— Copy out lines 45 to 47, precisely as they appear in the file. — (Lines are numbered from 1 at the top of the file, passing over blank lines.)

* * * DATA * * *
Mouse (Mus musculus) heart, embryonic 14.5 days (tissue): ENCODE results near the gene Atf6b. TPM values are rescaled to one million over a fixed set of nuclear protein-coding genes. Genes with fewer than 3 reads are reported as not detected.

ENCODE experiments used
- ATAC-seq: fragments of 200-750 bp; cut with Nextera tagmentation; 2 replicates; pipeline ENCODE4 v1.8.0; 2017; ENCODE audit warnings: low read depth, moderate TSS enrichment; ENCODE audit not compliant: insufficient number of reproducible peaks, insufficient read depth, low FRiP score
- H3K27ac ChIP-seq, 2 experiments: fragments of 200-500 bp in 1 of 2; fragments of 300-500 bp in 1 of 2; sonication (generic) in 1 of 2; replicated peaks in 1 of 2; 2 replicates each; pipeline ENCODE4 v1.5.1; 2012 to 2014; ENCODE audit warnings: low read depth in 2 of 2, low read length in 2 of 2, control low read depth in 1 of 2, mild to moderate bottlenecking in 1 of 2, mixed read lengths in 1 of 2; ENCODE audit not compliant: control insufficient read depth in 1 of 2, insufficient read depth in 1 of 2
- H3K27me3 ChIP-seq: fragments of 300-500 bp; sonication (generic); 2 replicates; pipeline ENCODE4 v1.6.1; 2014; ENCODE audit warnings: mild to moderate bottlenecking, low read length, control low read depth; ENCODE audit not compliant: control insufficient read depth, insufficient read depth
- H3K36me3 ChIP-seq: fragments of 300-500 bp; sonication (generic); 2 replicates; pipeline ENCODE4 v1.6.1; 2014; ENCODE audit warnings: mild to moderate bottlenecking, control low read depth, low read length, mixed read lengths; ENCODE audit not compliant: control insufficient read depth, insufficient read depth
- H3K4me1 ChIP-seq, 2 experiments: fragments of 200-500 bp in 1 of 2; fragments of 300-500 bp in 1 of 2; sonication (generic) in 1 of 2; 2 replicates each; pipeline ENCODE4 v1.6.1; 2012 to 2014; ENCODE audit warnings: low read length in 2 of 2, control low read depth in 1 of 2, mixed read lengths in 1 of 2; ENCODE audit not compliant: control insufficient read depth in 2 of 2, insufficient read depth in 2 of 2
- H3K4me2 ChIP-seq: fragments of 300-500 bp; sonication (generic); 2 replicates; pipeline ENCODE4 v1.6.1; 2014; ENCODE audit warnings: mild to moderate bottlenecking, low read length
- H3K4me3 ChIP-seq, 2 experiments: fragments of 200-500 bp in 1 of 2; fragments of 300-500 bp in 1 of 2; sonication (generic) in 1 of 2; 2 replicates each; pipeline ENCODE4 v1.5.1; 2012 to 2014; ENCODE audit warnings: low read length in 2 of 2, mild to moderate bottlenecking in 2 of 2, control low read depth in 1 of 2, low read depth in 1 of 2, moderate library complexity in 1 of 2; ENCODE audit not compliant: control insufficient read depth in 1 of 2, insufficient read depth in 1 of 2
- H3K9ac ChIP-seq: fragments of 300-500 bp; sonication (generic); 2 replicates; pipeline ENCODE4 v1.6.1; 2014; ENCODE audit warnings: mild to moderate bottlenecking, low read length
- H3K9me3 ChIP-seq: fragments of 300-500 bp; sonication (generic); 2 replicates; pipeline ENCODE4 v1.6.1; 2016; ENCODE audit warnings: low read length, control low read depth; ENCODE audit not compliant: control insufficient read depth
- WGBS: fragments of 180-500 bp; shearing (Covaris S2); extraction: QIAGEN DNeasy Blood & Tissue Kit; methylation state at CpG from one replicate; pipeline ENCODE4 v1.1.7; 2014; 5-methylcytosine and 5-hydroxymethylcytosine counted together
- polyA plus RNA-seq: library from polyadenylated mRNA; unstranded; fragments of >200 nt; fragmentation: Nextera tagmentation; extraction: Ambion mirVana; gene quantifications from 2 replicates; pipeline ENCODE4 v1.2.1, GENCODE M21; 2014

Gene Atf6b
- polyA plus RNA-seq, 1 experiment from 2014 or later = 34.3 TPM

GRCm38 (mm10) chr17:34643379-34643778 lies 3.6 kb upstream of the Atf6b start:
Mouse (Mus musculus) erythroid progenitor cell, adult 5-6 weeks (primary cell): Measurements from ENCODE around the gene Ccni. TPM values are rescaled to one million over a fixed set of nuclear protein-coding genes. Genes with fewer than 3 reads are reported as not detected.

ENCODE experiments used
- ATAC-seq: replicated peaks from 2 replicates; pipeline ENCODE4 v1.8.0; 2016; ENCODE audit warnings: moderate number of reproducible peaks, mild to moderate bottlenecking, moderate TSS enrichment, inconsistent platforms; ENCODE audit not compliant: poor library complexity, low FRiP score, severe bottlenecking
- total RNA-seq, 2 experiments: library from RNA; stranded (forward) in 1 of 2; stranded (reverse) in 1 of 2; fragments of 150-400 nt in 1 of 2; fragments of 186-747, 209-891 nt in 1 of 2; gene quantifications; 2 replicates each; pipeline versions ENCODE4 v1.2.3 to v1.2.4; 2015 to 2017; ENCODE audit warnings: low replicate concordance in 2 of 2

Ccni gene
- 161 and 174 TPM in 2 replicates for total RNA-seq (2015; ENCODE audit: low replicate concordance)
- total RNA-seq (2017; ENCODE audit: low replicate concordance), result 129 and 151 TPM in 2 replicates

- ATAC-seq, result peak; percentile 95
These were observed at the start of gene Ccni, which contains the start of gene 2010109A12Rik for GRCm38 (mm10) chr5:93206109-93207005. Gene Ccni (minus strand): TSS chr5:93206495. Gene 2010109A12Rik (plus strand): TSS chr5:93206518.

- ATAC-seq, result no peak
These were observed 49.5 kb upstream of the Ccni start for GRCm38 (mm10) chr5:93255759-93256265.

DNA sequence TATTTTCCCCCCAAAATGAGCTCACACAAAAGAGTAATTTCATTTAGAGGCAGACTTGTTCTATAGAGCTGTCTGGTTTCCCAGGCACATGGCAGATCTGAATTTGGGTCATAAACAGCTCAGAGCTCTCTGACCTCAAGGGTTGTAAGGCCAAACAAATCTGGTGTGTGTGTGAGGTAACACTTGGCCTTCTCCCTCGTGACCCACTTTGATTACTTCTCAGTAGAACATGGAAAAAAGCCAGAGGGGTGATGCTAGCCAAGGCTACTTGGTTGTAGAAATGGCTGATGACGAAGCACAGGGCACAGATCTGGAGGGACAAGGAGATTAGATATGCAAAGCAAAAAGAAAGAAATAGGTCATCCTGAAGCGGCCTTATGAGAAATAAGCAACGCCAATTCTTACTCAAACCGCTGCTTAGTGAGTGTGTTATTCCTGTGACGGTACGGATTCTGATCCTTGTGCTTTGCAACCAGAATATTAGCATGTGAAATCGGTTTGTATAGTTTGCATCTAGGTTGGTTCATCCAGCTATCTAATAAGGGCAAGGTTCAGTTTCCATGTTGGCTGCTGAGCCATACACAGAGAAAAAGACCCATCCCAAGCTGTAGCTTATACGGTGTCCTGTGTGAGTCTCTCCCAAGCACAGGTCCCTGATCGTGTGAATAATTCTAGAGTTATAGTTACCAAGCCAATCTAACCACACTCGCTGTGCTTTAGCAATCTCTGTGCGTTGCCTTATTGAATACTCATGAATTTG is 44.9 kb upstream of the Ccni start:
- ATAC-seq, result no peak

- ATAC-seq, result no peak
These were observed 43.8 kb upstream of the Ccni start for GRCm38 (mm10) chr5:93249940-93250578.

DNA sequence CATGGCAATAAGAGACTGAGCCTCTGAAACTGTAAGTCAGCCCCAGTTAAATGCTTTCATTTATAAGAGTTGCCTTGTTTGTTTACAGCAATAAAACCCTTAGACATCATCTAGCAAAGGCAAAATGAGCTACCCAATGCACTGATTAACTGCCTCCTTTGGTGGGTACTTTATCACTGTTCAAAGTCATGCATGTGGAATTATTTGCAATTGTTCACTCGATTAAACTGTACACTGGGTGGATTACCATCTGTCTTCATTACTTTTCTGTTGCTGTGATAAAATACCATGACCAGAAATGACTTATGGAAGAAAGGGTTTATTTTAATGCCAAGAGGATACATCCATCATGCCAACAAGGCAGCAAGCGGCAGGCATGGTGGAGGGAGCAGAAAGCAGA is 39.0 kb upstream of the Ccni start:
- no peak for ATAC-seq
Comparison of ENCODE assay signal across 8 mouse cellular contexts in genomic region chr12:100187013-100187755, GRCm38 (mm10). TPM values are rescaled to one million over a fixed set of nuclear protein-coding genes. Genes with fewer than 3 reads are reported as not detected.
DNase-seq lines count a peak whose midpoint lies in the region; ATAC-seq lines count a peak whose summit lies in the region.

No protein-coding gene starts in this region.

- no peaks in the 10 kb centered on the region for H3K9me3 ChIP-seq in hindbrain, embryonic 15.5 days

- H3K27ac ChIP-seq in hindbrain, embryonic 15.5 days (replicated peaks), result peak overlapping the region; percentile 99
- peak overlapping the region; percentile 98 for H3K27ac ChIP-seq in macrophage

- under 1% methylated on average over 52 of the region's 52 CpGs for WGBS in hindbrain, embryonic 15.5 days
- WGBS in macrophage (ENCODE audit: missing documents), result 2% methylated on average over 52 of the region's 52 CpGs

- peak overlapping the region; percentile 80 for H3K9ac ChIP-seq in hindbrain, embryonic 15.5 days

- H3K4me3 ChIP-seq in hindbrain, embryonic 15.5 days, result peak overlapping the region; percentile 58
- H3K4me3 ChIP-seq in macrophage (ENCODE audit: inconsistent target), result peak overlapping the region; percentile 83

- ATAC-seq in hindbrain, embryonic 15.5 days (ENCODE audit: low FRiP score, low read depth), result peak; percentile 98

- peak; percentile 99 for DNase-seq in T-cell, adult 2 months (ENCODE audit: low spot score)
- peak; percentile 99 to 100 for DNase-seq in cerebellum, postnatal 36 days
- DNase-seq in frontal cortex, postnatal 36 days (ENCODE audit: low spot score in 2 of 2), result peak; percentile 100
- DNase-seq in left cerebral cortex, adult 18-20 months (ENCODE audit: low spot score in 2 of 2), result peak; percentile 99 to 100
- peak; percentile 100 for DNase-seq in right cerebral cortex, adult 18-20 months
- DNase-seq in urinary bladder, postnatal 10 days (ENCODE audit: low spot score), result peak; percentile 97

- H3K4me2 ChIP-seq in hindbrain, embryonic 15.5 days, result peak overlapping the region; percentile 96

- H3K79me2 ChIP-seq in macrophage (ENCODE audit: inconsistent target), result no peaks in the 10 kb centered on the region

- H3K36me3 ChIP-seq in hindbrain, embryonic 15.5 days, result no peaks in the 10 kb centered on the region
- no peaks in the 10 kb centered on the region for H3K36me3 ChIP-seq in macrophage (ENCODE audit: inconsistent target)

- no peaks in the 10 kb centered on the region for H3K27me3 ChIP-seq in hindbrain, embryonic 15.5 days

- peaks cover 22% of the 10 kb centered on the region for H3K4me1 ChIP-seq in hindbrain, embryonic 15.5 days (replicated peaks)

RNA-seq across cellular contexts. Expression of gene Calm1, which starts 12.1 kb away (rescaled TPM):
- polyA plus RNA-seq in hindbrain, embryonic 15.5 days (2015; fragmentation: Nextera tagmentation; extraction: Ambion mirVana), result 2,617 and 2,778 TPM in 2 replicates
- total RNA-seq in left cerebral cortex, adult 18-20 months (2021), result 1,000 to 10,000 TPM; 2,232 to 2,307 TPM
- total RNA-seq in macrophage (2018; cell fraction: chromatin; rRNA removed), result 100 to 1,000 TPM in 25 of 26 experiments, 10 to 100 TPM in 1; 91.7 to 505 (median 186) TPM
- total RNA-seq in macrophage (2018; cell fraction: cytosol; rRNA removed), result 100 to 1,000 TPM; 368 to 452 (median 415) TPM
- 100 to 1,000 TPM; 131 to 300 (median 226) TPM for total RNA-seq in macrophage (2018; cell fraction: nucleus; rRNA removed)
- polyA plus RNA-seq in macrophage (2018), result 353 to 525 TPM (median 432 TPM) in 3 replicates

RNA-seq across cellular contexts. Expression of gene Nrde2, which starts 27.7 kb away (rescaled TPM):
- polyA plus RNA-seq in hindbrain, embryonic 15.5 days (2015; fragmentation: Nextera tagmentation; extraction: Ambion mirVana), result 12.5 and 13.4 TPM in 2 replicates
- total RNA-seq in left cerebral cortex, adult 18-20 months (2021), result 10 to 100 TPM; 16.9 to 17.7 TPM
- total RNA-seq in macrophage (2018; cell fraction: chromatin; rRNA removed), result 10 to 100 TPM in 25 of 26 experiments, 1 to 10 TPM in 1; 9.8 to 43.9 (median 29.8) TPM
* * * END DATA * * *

- ATAC-seq in hindbrain, embryonic 15.5 days (ENCODE audit: low FRiP score, low read depth), result peak; percentile 98

- peak; percentile 99 for DNase-seq in T-cell, adult 2 months (ENCODE audit: low spot score)
- peak; percentile 99 to 100 for DNase-seq in cerebellum, postnatal 36 days